The network can be best visualized as a work layer that sits directly on top of base layer consensus. This work layer is designed to provide the base layer with more resiliency and promote decentralization as it scales. As Ethereum matures over the coming years, the community will move onto the next great scaling challenge, which is stake centralization. To effectively mitigate these risks, community building and credible neutrality must be used as primary design principles.
Obol is focused on scaling consensus by providing permissionless access to Distributed Validators (DV's). We believe that distributed validators will and should make up a large portion of mainnet validator configurations. In preparation for the first wave of adoption, the network currently utilizes a middleware implementation of Distributed Validator Technology (DVT), to enable the operation of distributed validator clusters that can preserve validators current client and remote signing infrastructure.
Similar to how roll-up technology laid the foundation for L2 scaling implementations, we believe DVT will do the same for scaling consensus while preserving decentralization. Staking infrastructure is entering its protocol phase of evolution, which must include trust-minimized staking networks that can be plugged into at scale. Layers like Obol are critical to the long term viability and resiliency of public networks, especially networks like Ethereum. We believe DVT will evolve into a widely used primitive and will ensure the security, resiliency, and decentralization of the public blockchain networks that adopt it.
The Obol Network consists of four core public goods:
- The Distributed Validator Launchpad, a User Interface for bootstrapping Distributed Validators
- Charon, a middleware client that enables validators to run in a fault-tolerant, distributed manner
- Obol Managers, a set of solidity smart contracts for the formation of Distributed Validators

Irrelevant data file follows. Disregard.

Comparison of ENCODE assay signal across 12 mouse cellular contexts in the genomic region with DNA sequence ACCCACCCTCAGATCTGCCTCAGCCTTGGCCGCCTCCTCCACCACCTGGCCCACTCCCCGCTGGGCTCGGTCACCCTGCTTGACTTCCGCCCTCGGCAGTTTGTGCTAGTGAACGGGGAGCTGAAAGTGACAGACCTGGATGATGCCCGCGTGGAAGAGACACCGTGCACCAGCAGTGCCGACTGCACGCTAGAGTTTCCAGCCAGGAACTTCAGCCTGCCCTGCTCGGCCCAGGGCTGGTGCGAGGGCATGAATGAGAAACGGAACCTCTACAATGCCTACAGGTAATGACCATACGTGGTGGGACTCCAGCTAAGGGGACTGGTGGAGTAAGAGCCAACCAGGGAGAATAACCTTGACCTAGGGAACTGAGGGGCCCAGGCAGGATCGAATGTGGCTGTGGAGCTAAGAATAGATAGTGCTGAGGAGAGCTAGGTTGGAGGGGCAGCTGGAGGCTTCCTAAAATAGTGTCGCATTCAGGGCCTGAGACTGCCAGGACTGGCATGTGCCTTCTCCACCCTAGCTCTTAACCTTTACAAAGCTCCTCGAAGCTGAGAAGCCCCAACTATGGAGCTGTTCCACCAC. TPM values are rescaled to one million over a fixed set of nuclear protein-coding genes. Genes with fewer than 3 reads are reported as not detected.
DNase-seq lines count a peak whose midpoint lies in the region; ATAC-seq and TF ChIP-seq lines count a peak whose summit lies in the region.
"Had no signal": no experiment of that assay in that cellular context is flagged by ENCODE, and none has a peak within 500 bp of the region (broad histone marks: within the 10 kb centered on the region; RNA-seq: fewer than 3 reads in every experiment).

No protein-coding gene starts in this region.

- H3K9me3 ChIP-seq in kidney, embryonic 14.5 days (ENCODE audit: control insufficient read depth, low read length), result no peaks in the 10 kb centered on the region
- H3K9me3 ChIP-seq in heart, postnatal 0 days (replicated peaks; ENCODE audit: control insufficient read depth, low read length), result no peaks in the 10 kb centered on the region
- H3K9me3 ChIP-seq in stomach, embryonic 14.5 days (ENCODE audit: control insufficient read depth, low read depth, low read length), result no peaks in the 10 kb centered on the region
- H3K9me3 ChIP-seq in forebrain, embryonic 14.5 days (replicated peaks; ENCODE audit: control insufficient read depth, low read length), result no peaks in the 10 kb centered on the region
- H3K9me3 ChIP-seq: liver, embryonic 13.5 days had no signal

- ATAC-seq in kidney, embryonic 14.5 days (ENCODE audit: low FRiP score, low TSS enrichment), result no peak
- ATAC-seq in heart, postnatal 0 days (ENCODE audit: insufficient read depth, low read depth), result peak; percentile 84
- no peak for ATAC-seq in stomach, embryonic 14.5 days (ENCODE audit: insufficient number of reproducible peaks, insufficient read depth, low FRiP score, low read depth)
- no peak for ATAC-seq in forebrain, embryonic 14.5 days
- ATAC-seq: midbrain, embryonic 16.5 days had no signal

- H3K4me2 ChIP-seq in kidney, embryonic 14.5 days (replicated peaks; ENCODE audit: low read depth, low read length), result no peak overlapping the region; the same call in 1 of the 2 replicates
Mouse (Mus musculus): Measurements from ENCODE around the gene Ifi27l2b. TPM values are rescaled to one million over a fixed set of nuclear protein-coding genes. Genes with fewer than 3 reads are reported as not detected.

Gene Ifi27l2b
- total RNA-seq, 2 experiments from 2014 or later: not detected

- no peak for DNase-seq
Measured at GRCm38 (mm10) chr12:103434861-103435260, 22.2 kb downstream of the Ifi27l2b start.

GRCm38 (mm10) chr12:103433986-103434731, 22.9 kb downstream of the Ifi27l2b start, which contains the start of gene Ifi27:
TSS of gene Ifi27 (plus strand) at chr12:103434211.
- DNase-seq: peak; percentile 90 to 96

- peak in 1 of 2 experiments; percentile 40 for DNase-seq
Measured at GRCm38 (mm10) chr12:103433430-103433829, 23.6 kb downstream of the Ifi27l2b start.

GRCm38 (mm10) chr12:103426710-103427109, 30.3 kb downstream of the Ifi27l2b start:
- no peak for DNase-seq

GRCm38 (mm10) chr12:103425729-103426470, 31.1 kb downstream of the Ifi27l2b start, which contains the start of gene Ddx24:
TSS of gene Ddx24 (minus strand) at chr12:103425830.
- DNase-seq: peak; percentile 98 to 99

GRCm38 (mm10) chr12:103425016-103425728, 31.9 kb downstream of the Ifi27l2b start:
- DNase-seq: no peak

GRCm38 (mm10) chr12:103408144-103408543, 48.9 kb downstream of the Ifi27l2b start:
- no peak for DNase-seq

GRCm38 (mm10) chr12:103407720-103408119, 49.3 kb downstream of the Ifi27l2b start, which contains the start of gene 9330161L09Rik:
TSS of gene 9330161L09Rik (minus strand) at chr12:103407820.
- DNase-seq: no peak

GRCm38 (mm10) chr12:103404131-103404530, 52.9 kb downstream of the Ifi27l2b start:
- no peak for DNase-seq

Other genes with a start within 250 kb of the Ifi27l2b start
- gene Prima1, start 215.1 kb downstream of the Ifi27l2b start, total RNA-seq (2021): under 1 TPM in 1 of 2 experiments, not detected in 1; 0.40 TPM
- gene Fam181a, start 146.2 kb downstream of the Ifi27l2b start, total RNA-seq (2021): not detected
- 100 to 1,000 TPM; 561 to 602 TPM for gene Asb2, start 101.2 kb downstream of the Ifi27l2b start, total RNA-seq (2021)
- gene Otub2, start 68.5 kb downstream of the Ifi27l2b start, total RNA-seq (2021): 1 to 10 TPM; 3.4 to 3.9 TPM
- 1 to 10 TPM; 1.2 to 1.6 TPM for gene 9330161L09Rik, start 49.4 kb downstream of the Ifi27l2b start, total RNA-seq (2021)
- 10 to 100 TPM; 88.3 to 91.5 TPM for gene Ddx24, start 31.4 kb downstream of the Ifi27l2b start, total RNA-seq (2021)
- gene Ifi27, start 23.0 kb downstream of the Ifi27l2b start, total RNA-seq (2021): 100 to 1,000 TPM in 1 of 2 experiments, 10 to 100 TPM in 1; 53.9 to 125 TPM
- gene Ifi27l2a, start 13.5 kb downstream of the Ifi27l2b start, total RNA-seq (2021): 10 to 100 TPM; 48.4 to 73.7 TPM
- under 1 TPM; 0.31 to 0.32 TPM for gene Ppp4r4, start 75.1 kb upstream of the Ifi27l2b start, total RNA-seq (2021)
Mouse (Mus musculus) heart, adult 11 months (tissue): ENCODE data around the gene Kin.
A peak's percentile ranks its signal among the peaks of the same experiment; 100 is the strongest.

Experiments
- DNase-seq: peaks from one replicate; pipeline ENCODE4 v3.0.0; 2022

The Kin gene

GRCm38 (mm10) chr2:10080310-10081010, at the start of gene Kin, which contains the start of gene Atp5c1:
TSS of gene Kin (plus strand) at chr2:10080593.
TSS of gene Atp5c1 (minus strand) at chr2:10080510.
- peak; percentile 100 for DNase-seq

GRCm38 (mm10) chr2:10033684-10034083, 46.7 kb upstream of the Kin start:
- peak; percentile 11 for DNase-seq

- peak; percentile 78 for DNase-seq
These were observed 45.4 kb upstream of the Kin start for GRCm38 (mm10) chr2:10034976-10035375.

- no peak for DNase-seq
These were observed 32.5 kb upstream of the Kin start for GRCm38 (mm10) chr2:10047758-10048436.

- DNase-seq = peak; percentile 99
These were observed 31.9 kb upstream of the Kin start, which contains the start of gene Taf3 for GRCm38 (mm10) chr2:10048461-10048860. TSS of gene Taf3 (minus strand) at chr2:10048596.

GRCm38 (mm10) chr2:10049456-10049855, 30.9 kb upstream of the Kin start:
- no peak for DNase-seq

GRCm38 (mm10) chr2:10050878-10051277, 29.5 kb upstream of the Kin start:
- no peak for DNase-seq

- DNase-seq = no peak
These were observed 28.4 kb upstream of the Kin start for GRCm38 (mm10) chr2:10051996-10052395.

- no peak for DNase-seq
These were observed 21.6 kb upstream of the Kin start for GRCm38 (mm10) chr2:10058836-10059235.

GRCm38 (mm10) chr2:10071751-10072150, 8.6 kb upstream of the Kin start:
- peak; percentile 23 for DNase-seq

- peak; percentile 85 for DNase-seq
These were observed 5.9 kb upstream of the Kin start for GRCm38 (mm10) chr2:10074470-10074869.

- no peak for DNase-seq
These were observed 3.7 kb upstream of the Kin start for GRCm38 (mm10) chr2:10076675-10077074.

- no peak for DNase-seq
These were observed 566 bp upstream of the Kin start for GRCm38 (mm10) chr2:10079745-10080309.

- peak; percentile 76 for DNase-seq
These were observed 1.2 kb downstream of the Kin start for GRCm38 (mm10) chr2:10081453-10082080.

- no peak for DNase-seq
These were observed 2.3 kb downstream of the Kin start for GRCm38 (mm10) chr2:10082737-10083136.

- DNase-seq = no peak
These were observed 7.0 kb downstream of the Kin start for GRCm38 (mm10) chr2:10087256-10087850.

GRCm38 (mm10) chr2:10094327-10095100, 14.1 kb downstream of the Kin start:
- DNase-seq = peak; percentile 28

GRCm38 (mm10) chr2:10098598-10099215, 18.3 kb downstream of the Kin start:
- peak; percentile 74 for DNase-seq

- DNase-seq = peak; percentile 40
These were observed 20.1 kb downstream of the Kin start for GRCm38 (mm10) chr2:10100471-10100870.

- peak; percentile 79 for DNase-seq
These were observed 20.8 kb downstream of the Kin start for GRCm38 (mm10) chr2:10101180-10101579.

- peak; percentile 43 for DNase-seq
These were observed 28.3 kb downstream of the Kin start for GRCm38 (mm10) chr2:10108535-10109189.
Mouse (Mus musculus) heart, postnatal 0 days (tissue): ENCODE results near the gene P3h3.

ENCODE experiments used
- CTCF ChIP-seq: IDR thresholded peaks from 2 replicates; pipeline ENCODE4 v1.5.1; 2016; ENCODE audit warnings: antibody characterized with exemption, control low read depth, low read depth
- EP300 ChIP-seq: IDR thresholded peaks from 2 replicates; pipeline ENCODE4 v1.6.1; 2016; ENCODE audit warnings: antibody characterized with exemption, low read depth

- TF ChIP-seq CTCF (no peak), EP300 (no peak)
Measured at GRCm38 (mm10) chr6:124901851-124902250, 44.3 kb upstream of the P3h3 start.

- Obol Testnets, a set of on-going public incentivized testnets that enable any sized operator to test their deployment before serving for the mainnet Obol Network
Sustainable Public Goods
The Obol Ecosystem is inspired by previous work on Ethereum public goods and experimenting with circular economics. We believe that to unlock innovation in staking use cases, a credibly neutral layer must exist for innovation to flow and evolve vertically. Without this layer highly available uptime will continue to be a moat and stake will accumulate amongst a few products.
The Obol Network will become an open, community governed, self-sustaining project over the coming months and years. Together we will incentivize, build, and maintain distributed validator technology that makes public networks a more secure and resilient foundation to build on top of.
The road to decentralizing stake is a long one. At Obol we have divided our vision into two key versions of distributed validators.
V1 - Trusted Distributed Validators
The first version of distributed validators will have dispute resolution out of band. Meaning you need to know and communicate with your counterparty operators if there is an issue with your shared cluster.
A DV without in-band dispute resolution/incentivization is still extremely valuable. Individuals and staking as a service providers can deploy DVs on their own to make their validators fault tolerant. Groups can run DVs together, but need to bring their own dispute resolution to the table, whether that be a smart contract of their own, a traditional legal service agreement, or simply high trust between the group.
Obol V1 will utilize retroactive public goods principles to lay the foundation of its economic ecosystem. The Obol Community will responsibly allocate the collected ETH as grants to projects in the staking ecosystem for the entirety of V1.
V2 - Trustless Distributed Validators
V1 of charon serves a small by count, large by stake-weight group of individuals. The long tail of home and small stakers also deserve to have access to fault tolerant validation, but they may not know enough other operators personally to a sufficient level of trust to run a DV cluster together.
Version 2 of charon will layer in an incentivization scheme to ensure any operator not online and taking part in validation is not earning any rewards. Further incentivization alignment can be achieved with operator bonding requirements that can be slashed for unacceptable performance.
To add an un-gameable incentivization layer to threshold validation requires complex interactive cryptography schemes, secure off-chain dispute resolution, and EVM support for proofs of the consensus layer state, as a result, this will be a longer and more complex undertaking than V1, hence the delineation between the two.